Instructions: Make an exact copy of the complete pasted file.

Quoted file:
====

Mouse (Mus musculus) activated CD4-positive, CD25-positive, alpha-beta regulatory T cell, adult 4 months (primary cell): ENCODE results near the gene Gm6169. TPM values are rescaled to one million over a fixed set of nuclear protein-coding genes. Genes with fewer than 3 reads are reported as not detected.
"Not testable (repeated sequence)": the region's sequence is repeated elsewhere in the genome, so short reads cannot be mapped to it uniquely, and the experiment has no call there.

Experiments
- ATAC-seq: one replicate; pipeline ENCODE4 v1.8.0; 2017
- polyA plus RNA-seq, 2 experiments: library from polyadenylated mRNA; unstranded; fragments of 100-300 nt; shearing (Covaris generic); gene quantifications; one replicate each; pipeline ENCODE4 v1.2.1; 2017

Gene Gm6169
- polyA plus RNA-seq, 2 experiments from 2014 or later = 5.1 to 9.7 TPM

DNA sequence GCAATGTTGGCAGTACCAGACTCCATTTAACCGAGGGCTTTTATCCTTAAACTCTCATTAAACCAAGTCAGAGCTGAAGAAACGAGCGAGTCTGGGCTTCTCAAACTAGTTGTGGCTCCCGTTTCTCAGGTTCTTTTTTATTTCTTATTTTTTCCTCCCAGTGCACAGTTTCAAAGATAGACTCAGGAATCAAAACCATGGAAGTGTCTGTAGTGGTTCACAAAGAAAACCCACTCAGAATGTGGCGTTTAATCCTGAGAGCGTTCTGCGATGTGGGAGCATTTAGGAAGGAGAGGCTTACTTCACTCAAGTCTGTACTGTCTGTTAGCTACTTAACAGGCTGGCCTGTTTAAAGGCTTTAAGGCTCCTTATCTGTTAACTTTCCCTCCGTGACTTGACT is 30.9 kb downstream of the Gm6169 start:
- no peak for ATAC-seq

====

Mouse (Mus musculus) activated CD4-positive, CD25-positive, alpha-beta regulatory T cell, adult 4 months (primary cell): ENCODE results near the gene Gm6169. TPM values are rescaled to one million over a fixed set of nuclear protein-coding genes. Genes with fewer than 3 reads are reported as not detected.
"Not testable (repeated sequence)": the region's sequence is repeated elsewhere in the genome, so short reads cannot be mapped to it uniquely, and the experiment has no call there.

Experiments
- ATAC-seq: one replicate; pipeline ENCODE4 v1.8.0; 2017
- polyA plus RNA-seq, 2 experiments: library from polyadenylated mRNA; unstranded; fragments of 100-300 nt; shearing (Covaris generic); gene quantifications; one replicate each; pipeline ENCODE4 v1.2.1; 2017

Gene Gm6169
- polyA plus RNA-seq, 2 experiments from 2014 or later = 5.1 to 9.7 TPM

DNA sequence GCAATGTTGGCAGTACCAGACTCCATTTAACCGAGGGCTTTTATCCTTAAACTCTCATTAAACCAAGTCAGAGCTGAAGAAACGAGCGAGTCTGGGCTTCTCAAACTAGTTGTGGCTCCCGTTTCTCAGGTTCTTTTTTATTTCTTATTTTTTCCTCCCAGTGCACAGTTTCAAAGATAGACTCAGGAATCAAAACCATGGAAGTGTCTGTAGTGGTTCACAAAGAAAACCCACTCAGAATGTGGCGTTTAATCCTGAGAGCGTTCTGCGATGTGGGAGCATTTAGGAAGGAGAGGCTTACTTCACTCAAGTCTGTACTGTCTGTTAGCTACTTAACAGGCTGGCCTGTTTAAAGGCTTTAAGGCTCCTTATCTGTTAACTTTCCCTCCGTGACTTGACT is 30.9 kb downstream of the Gm6169 start:
- no peak for ATAC-seq